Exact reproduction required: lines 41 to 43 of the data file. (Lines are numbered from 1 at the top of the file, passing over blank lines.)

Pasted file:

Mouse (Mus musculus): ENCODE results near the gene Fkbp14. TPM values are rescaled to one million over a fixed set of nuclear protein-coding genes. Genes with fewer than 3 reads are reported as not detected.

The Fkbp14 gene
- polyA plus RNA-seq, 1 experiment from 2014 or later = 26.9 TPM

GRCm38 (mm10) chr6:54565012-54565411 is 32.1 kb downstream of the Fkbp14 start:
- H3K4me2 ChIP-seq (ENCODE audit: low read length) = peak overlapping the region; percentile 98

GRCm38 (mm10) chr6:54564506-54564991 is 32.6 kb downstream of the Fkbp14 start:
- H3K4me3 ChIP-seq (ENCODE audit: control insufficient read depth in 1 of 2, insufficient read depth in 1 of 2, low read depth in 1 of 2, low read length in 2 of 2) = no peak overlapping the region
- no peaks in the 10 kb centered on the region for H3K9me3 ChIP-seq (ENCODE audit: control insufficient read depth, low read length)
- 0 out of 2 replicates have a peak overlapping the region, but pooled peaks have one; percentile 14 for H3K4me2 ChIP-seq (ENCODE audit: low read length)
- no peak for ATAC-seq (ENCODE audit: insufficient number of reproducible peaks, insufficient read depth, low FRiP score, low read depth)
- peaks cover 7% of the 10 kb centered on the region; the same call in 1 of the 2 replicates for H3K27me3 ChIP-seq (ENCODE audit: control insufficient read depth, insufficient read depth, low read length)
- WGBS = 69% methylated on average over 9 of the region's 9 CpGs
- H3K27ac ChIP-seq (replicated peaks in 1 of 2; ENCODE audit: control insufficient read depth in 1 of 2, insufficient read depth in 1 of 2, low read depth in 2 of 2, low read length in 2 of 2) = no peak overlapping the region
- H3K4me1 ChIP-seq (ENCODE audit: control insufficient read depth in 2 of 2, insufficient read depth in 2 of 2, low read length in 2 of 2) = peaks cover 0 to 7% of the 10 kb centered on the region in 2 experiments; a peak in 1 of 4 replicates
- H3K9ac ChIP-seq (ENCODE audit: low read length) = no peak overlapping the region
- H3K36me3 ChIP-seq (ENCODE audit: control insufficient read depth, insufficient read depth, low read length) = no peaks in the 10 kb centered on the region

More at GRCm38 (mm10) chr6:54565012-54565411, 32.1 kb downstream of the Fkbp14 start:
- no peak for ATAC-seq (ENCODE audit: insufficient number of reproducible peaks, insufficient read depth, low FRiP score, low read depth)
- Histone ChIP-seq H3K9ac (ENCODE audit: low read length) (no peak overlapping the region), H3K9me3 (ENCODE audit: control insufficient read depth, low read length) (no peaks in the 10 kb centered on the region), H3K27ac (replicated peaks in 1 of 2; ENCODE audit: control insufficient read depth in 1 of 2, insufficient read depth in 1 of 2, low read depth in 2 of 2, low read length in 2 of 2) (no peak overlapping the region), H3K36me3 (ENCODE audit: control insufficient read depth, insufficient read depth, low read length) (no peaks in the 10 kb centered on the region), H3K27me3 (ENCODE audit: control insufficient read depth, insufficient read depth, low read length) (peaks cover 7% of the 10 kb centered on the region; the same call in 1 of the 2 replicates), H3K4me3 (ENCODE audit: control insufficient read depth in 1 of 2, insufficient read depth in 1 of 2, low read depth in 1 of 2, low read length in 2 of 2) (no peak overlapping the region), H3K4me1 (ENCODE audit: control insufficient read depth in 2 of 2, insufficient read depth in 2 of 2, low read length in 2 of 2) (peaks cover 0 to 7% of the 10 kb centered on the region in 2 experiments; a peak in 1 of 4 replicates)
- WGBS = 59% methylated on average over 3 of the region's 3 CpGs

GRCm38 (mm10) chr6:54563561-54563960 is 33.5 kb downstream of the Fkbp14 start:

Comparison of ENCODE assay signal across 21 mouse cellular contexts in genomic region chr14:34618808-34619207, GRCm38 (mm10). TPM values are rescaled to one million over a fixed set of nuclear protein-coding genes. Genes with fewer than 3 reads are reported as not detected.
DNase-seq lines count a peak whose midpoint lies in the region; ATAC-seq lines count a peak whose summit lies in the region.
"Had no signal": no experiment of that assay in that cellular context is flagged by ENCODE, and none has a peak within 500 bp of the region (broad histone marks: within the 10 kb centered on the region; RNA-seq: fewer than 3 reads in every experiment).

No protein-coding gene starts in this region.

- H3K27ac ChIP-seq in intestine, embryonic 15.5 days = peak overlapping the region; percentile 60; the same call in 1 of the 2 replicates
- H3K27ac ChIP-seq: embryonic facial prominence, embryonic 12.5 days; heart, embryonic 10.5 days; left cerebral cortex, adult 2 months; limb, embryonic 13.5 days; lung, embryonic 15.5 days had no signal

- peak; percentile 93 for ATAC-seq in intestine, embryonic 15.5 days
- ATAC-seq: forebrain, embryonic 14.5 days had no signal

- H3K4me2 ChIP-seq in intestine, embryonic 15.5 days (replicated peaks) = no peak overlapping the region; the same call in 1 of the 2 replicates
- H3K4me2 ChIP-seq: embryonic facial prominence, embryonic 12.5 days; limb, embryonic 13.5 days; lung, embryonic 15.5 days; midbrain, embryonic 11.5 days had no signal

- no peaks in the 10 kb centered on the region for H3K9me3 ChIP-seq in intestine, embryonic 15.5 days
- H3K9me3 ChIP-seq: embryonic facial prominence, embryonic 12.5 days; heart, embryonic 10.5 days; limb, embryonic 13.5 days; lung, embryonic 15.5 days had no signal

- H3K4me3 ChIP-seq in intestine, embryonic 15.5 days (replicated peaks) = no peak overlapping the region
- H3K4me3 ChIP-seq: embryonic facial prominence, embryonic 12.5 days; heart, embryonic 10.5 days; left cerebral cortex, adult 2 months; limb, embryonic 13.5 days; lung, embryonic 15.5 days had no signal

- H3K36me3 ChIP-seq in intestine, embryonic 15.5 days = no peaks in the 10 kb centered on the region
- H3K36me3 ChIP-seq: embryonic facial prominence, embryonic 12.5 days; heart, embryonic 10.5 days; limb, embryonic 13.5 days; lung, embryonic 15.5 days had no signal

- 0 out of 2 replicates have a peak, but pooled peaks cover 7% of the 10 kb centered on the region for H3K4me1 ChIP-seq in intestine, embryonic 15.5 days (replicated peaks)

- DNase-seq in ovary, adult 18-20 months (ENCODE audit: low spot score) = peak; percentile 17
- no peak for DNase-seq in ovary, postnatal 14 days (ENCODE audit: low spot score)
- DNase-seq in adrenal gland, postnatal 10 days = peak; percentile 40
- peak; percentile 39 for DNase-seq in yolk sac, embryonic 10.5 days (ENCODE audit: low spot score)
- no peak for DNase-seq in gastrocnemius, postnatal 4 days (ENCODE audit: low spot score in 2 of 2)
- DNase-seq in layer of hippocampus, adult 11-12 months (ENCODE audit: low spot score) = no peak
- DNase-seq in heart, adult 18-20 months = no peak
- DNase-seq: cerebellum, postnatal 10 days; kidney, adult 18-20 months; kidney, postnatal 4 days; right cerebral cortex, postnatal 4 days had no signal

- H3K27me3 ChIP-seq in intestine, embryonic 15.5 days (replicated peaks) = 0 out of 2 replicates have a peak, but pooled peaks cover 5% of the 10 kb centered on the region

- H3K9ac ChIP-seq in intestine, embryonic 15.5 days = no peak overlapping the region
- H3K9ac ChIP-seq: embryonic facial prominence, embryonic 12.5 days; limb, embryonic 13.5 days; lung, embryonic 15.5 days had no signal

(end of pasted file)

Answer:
- DNase-seq in adrenal gland, postnatal 10 days = peak; percentile 40
- peak; percentile 39 for DNase-seq in yolk sac, embryonic 10.5 days (ENCODE audit: low spot score)
- no peak for DNase-seq in gastrocnemius, postnatal 4 days (ENCODE audit: low spot score in 2 of 2)